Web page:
Timeline: Uganda's fitful path toward peace under Museveni
1986 After a five-year guerrilla war, Yoweri Museveni comes to power.
1991 Operation North is launched in a bid to achieve a final victory over northern rebel groups. It defeats - but does not entirely destroy - rebel forces.
1992 Northern rebel groups reorganize into the Lord's Resistance Army (LRA) and begin operating from southern Sudan. Group aims to overthrow the government and set up a fundamentalist Christian regime.
1993 As a member of Uganda's parliament, Betty Bigombe initiates contact with rebel leader Joseph Kony. She is named Uganda's 'Woman of the Year.' Despite her meeting with Kony, the talks collapse in February 1994.
1994 Conflict develops an international dimension, as Sudan and Uganda accuse each other of supporting rebel groups. Rebels and government troops frequently cross borders.
1995 Sudan and Uganda cut diplomatic ties.
1995 Allied Democratic Front (ADF) is formed by supporters of the late dictators Idi Amin of Uganda and Mobutu Sese Seko of Zaire. From a base in Congo, the group fights for an Islamic state based on sharia law. LRA continues resistance in the north.
1996 Museveni holds presidential election and wins 75 percent of the vote.
1996 to 1999 Ugandan government forces parts of the northern population to move into 'protected villages' in order to sever support for the rebels. Insurgents ambush the camps on a regular basis.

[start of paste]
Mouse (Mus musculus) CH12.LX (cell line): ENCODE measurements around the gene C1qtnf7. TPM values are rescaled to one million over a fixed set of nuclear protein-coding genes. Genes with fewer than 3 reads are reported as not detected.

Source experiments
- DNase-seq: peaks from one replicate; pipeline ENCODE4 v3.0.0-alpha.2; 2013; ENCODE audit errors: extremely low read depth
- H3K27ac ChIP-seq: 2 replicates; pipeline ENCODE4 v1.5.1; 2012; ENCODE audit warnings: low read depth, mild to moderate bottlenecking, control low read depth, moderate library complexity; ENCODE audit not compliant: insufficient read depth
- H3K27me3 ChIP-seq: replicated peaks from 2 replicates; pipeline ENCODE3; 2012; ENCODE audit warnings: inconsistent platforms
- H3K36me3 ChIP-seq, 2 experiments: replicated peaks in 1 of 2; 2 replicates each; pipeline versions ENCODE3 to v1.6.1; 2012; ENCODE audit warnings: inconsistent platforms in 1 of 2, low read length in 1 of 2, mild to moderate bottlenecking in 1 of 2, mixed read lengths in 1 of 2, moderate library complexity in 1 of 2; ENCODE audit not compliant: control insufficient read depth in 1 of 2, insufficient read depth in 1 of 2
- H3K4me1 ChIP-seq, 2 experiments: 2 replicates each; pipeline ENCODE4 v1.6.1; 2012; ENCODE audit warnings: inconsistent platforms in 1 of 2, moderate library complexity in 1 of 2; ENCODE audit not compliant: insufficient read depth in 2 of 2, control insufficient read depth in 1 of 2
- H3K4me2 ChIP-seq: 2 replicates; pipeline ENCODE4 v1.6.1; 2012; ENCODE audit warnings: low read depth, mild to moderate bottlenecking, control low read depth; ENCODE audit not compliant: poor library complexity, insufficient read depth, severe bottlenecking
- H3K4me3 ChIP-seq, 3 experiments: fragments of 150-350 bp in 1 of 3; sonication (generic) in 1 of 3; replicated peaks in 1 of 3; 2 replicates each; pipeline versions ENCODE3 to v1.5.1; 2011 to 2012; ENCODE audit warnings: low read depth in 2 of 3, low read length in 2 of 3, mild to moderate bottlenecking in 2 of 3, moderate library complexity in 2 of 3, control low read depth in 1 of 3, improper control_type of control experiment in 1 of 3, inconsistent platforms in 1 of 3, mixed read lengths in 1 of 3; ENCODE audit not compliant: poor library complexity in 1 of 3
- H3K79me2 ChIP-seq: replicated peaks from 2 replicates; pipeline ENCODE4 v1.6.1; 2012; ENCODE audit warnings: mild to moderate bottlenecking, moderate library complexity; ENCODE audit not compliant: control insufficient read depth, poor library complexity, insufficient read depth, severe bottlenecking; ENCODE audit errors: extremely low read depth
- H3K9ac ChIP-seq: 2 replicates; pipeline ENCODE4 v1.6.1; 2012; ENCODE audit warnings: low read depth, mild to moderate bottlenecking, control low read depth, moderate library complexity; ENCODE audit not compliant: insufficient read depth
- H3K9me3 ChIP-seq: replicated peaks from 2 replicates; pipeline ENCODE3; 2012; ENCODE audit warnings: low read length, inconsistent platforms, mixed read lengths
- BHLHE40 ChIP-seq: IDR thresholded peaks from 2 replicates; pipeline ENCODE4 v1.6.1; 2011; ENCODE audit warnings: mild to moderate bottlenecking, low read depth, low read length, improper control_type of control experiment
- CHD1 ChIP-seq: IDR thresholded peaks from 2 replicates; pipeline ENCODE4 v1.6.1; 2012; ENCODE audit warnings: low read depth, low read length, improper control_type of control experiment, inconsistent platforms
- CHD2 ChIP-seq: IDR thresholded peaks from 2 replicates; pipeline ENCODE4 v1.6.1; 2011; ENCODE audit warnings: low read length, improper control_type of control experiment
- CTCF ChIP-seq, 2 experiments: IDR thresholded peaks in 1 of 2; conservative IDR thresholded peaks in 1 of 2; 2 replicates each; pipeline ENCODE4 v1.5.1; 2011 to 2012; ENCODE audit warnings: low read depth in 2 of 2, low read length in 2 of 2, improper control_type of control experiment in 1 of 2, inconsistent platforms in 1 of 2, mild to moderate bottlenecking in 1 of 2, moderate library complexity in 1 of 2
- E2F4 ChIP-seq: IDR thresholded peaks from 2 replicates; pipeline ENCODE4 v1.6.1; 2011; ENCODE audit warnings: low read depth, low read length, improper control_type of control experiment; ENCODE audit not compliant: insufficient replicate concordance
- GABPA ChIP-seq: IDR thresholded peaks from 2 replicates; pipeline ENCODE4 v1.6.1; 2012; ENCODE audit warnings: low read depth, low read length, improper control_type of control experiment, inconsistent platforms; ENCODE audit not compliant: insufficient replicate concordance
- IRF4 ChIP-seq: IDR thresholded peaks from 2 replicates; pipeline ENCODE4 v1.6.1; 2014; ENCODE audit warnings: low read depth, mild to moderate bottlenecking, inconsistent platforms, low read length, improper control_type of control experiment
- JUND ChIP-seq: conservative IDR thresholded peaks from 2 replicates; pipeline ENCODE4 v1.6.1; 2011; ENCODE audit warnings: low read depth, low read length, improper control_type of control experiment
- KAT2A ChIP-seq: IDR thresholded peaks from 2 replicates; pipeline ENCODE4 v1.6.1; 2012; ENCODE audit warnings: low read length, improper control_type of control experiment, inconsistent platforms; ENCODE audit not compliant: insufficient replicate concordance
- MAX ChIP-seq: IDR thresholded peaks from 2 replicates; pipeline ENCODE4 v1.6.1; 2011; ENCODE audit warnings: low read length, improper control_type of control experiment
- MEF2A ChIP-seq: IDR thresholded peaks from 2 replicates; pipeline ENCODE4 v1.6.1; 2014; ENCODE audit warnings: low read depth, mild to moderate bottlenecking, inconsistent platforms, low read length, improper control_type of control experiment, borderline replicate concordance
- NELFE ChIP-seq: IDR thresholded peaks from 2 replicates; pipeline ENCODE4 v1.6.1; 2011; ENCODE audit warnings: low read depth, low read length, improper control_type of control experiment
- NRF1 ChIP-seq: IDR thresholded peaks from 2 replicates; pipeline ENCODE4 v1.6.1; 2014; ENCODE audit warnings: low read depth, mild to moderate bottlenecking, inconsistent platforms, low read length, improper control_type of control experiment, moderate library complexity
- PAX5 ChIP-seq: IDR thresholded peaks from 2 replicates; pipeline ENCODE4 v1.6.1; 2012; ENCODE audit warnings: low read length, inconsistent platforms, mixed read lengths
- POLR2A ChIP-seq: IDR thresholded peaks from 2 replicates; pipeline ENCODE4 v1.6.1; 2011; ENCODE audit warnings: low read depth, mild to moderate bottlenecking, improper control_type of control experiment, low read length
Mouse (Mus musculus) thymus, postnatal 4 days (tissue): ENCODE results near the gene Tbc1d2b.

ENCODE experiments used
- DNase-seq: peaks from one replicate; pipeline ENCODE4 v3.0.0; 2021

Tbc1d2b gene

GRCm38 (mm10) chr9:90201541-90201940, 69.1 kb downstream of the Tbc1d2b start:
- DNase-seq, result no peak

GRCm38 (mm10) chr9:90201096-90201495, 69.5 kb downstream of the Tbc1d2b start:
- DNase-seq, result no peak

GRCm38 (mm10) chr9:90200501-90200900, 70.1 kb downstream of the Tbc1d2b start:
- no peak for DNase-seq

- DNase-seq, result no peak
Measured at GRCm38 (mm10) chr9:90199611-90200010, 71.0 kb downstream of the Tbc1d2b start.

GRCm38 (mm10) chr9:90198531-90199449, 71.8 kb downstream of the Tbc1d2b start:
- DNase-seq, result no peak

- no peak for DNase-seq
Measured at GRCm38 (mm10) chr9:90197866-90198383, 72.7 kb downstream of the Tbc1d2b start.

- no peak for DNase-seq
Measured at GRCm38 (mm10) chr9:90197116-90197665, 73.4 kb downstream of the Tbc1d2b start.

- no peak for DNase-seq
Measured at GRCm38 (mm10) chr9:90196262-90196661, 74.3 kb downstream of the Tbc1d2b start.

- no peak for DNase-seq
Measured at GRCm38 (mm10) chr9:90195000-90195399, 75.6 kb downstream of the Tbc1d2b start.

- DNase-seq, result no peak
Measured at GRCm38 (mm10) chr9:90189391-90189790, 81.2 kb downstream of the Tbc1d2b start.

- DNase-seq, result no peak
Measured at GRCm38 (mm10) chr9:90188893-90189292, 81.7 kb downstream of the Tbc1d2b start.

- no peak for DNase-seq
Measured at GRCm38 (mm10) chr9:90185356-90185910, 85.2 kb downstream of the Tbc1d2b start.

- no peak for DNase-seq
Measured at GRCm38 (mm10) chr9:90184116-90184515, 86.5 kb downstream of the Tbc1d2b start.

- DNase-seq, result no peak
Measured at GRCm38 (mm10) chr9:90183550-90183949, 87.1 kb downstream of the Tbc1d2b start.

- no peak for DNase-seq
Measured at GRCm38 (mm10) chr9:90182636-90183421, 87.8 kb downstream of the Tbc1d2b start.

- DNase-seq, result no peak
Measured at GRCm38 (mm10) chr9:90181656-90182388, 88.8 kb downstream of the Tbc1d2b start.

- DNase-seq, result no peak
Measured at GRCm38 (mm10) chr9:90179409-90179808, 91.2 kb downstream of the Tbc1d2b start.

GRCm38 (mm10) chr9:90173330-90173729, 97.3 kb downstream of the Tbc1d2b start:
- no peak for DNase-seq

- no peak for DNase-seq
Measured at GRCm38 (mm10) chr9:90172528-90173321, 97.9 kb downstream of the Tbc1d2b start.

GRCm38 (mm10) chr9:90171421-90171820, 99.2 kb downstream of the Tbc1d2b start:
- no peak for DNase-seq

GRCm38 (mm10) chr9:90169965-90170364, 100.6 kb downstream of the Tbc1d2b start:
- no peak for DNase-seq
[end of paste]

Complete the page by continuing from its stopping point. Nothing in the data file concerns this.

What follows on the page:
1999 Relations between Uganda and Sudan are normalized after both governments sign the Nairobi Agreement. Ugandan government troops (UPDF), step up efforts to contain rebels.
1999 Museveni offers amnesty to the LRA's estimated 4,000 fighters.
2000 LRA splits into two factions: one willing to negotiate with the government, and one determined to fight on. Cooperation between Uganda and Sudan - a traditional backer of the LRA - puts greater strains on the LRA.
2002 ADF resistance dries up. Affiliated groups in the southwest are crushed by government troops.
2004 LRA rebels slaughter more than 200 people at a refugee camp in the north. Betty Bigombe returns to Uganda to mediate.
2004 The first face-to-face meetings take place with LRA leaders in northern Uganda.
2005 Lack of a clear LRA political agenda leads to a breakdown in negotiations in March. Cease-fire ends.
Sources: International Institute for Strategic Studies - Armed Conflict Database; BBC.